Clinical Negligence & Catastrophic Injury Solicitors
Neglect contributed to child's death.
Neglect contributed to the death of a seven-year-old girl who died six years after suffering brain damage from meningitis, an inquest ruled.
Kate Pierce, from Wrexham, was misdiagnosed when she was only nine months old after being taken to Wrexham's Maelor Hospital in March 2006. A doctor said she had a viral infection and sent her home without antibiotics.
She was later diagnosed with meningitis, which caused brain damage, and she died in her sleep in Florida in 2013.
Jurors were told that the purpose of the inquest was to examine how the child was treated and diagnosed at Wrexham Maelor hospital in March 2006, rather than the circumstance of her death.
Kate's mother Diane told the inquest that she sought medical help after her daughter started vomiting green mucus. An out-of-hours GP referred her to the children's ward at Wrexham Maelor where a doctor diagnosed tonsillitis.
He ruled out giving Kate any antibiotics but the family asked for a second opinion. The doctor said he would check with his boss but returned 45 minutes later claiming his superior had said the family was free to go.
The jury was told that there was no record of that conversation between the two doctors ever taking place.
The child’s condition deteriorated and two days later she was diagnosed with pneumococcal meningitis. She was rushed to Alder Hey children's hospital in Liverpool but had already suffered severe brain damage.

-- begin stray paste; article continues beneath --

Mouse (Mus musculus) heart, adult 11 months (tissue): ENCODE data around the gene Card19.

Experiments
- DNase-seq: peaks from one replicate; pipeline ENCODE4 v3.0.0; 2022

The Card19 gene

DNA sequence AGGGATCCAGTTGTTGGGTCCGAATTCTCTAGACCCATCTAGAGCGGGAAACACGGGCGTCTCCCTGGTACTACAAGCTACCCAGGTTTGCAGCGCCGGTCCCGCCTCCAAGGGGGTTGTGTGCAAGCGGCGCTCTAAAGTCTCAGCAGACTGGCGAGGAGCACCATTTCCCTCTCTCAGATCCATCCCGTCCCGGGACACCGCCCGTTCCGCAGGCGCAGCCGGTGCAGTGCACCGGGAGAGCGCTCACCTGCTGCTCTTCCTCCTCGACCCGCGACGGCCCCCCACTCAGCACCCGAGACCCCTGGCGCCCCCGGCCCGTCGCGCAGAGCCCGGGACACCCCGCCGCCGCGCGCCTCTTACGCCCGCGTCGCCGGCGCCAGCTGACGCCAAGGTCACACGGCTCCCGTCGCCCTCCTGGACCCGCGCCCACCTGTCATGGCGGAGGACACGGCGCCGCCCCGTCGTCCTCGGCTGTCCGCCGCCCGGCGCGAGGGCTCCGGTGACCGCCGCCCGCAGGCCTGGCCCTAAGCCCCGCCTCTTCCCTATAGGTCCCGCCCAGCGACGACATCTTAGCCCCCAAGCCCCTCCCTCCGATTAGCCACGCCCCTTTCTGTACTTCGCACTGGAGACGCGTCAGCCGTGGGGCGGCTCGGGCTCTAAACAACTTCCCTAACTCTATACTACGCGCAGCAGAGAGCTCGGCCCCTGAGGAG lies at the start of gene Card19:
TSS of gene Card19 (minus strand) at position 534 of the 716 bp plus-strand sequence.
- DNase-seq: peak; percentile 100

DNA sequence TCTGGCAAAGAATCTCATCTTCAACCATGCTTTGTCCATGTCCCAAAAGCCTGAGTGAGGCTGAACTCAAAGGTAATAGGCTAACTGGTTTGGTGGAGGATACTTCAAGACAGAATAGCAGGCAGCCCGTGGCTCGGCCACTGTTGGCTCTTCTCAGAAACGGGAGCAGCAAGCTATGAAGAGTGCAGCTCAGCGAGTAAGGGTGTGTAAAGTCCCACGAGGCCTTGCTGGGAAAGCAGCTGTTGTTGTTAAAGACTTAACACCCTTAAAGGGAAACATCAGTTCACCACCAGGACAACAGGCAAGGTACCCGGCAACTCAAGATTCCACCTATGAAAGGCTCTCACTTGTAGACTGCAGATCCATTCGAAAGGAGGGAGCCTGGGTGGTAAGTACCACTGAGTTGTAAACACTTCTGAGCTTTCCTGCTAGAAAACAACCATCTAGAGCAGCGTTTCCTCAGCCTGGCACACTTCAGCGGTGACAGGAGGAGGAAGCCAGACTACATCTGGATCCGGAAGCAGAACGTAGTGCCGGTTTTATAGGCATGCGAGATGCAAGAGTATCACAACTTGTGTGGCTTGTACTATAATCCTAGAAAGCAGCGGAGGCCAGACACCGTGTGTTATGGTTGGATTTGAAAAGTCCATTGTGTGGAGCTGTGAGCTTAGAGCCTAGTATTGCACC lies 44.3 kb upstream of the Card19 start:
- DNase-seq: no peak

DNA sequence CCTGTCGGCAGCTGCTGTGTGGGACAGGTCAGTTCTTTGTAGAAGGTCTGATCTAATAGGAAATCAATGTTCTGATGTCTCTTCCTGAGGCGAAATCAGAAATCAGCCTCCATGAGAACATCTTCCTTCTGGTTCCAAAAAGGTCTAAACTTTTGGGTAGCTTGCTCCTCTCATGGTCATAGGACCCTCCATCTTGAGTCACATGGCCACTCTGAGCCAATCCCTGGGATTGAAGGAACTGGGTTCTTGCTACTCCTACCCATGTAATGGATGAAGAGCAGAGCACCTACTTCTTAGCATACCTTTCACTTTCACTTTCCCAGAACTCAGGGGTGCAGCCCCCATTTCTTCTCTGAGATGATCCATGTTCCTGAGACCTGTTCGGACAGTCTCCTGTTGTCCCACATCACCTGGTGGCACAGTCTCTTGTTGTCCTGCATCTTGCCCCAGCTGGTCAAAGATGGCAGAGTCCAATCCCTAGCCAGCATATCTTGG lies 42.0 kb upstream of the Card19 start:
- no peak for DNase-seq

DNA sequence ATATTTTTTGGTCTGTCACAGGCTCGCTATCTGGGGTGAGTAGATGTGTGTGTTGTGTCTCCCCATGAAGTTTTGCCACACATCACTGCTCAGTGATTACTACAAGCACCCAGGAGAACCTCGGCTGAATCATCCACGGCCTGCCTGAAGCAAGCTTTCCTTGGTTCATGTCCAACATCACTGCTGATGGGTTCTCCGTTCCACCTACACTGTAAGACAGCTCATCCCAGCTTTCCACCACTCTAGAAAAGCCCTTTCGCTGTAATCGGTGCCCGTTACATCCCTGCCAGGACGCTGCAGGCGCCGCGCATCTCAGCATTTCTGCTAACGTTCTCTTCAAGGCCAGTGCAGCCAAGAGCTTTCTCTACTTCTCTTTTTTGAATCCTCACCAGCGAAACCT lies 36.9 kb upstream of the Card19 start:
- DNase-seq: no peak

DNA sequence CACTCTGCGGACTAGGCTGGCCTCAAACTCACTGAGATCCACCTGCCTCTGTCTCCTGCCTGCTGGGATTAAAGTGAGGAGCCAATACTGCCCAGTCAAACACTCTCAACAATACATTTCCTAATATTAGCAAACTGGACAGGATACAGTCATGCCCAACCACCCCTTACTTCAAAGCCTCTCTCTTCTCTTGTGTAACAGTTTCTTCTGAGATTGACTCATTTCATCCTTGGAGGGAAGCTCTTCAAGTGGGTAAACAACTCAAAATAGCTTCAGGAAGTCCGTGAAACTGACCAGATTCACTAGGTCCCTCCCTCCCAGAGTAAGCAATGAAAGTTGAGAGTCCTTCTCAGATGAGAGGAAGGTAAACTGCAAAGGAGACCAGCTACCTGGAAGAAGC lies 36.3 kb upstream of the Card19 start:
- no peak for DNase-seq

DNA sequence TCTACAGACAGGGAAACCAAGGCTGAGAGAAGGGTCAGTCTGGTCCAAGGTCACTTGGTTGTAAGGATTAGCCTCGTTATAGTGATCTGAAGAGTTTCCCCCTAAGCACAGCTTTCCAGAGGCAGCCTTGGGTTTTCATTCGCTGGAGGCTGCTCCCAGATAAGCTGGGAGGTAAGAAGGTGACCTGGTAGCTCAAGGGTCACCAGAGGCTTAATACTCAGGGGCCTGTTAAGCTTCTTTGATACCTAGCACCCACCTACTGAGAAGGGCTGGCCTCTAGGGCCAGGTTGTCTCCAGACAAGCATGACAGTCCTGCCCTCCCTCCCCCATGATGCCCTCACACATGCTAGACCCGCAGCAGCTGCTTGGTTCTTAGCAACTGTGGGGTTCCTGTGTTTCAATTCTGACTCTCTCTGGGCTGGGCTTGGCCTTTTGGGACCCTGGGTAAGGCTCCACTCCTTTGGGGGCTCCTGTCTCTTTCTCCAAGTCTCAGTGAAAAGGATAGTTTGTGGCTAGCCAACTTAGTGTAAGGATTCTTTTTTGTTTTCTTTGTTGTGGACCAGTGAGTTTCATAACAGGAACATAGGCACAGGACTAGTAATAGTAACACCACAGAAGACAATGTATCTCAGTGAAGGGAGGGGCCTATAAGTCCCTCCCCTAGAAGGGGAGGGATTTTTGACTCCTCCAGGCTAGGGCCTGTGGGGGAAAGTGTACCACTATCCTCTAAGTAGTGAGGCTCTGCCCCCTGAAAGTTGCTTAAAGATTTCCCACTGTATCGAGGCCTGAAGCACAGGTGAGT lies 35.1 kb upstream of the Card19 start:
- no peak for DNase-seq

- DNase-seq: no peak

Her parents were told she was not expected to survive, but after seven months in intensive care she was released from hospital and told she needed 24-hour care for the rest of her life.
Kate was left unable to communicate and with severe sight and hearing loss. She had epilepsy and breathing difficulties. The child, who later developed sleep apnoea, where the muscles in the throat relax, blocking the airway, died in her sleep, aged seven, while on a family holiday to Florida.
The jury gave a narrative conclusion that Kate died of a natural cause to which neglect contributed.
In 2012, Betsi Cadwaladr health board admitted that aspects of her care were not of an acceptable standard.
A spokesman for Betsi Cadwaladr University Health Board said: "We accept the jury's findings in this rare and tragic case and we would like to offer our sincere condolences to Kate's family.
"There were aspects of the care Kate received in 2006 that fell below an acceptable standard and once again we would like to offer our sincere apologies to her family."